Just because something has niggling faults doesn’t mean you can’t still love it. Even the most ardent Powerpoint-er would still have a list of annoyances the length of, well, the average presentation.
One of the most commonly raised gripes is that Powerpoint is extremely difficult to design for. The default layouts invite text rather than images, and text never translates well with an audience. This usually combines with a complaint about the average Powerpoint-er having the design sensibilities of a half-hundredweight of deep frozen octopus eggs. The result is a blog-post about choosing fonts or paying for some decent photography.
This isn’t one of those posts.
We have created a beautifully simple and thoughtfully designed Powerpoint template. If you just want to grab it and go, then help yourself.Grab a beautifully-simple-and-thoughtfully-designed Powerpoint template and Go
If you want to find out what makes it so special, read on.
Powerpoint produces pages. We really shouldn’t lose sight of that simple fact. We call them ‘slides’ because they are meant to be projected onto a screen. However, it is increasingly common to find ‘decks’ are emailed around organisations so that executives can absorb the information more quickly than they would be able to from reading reams of paper written out long-hand. They are documents that encourage a visual shorthand and bulleted lists They are basically pages, though. And over the centuries lots of people have put lots of thought into how pages are laid out and presented. There is a magic in good page layout.
Gutenberg didn’t just invent moveable type and printing as we know it. Along with his acolytes he developed a visual language for the printed page. The language was only taught to those young men apprenticed into the printing and book making businesses. Nobody else needed to know it. Freedom of the press was at that time limited to those who had one. You certainly didn’t need to understand the aesthetics to understand the words.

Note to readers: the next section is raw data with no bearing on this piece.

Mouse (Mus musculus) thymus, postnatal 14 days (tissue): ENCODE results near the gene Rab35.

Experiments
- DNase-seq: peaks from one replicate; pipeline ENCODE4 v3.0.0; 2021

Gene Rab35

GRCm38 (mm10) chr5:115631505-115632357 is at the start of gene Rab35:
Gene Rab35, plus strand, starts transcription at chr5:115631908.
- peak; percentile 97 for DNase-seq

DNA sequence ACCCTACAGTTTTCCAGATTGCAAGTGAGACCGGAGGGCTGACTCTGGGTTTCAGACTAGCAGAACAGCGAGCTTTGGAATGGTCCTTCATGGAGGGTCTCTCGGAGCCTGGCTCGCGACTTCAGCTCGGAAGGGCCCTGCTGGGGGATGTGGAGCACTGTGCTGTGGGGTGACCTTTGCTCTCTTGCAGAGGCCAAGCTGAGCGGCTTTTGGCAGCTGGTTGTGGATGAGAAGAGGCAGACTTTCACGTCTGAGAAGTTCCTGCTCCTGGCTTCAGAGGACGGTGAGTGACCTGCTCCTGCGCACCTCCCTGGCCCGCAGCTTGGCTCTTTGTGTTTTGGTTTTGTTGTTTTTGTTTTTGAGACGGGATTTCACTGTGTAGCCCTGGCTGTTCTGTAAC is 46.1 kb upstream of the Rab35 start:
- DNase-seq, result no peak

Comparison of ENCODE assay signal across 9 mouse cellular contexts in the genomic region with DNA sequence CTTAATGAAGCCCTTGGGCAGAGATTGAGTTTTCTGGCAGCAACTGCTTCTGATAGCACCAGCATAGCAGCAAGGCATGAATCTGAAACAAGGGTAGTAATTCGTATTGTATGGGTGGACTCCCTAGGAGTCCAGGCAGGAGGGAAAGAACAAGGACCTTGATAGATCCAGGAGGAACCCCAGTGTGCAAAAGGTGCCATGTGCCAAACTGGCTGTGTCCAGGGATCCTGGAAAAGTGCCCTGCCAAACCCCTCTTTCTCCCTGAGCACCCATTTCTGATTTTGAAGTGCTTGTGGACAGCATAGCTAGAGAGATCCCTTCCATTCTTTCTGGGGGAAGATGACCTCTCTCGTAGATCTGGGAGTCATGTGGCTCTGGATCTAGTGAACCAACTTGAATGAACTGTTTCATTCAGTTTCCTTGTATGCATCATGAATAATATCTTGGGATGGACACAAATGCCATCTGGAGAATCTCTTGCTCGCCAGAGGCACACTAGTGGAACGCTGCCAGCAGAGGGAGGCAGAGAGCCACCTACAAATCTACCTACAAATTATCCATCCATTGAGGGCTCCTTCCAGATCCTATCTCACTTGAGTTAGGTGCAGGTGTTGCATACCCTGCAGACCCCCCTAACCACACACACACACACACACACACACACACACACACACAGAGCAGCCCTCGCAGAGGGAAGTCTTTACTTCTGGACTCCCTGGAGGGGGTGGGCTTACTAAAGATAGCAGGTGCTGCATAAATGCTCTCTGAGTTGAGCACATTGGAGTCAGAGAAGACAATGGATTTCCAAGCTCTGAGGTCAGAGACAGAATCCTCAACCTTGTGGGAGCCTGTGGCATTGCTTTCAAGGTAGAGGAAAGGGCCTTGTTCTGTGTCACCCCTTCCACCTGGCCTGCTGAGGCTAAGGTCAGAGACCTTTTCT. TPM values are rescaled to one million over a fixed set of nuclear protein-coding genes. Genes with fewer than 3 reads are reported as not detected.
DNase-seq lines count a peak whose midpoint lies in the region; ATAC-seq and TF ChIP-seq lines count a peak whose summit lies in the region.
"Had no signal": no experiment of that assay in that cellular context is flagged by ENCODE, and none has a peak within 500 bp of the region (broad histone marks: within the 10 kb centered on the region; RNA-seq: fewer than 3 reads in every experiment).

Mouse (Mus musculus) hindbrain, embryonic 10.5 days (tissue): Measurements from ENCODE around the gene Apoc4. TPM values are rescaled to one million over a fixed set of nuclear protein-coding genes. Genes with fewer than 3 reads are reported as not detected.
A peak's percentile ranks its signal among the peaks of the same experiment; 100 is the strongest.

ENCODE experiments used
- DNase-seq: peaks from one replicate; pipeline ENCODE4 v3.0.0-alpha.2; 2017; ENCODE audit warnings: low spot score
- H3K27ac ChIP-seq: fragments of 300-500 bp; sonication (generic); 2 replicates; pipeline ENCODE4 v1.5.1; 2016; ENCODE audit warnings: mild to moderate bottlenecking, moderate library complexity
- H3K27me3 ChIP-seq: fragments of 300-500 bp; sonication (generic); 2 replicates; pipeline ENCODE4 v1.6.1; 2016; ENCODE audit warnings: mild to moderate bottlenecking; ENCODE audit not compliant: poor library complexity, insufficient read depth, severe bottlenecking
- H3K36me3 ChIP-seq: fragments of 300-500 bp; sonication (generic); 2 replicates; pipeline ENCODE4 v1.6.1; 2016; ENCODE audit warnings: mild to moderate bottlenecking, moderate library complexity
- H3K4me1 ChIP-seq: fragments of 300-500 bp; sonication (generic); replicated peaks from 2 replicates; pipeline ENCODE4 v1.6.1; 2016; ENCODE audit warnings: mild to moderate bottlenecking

Here’s a page from a Gutenburg bible.
We could have chosen a page from any of thousands of early printed works. They largely shared the same balance, regardless of the size of the page. The proportions of the red box to the page size were always the same, and lengths ‘a’, ‘b’, ‘c’ and ‘d’ were always in the same ratio. Outside of the printing world, however, these things weren’t widely known. In fact, the geometry wasn’t well understood at all until the mid 20th Century when printing became available to a wider population.
The so-called “Secret Canon” of page layout was first demonstrated by J. A. van de Graaf (not to be confused with Robert van de Graaff, the American physicist who liked school-children to have crazy hair). Using only a straight edge and a knowledge of geometry he came up with the following construction for facing pages.
There’s a lot going on here. It is explained in greater depth over here. We’ll not detain ourselves further.
Now, while this layout works brilliantly for books, with Powerpoint we have to make certain concessions. The margins in the Van de Graff canon allow the reader to hold the book at the bottom corner of each page while reading. This puts plenty of whitespace underneath the text area. Powerpoint slides typically require a title section. Because the eye is first drawn to the top of an object, it makes sense to put the title at the top of the page. So let’s rotate the page 180°.
We now have space at the top of the page for the title to live. But now we need to place it such that it ties in with the rest of the layout.
Happily, the layout fits beautifully in a 9×9 grid. If we take the same proportions but just focus on the area above the text area we end up with our bog-standard, instantly recognisable two-column slide.
Once we have the two-column slides, we can take the same set of proportions and create single-column slides. Of course, because of the ratios of the margins, we get a large column, which we have aligned to the left and to the right. Here’s how we made the left-aligned slide.
We then used a similar method to create title slides, this time turning our two column construction on its side.
Grab a beautifully-simple-and-thoughtfully-designed Powerpoint template and Go
Listen to yourself when you speak.
Nothing is more certain to demonstrate how close you are to being in the moment than the words you use. If you are paying attention to yourself and the people who are listening to you, your humanity will shine through. You’ll find that you will use incredibly natural language. You will be having a genuine conversation.
On the other hand, if you’re merely filling time, you will notice jargon and buzzwords creeping out of your mouth. If you notice any “innovative”s, or, heaven help you, “paradigm”s and “omni-channel”s, then you can be certain that your mind is drifting. Use buzzwords as a trigger to interrupt yourself.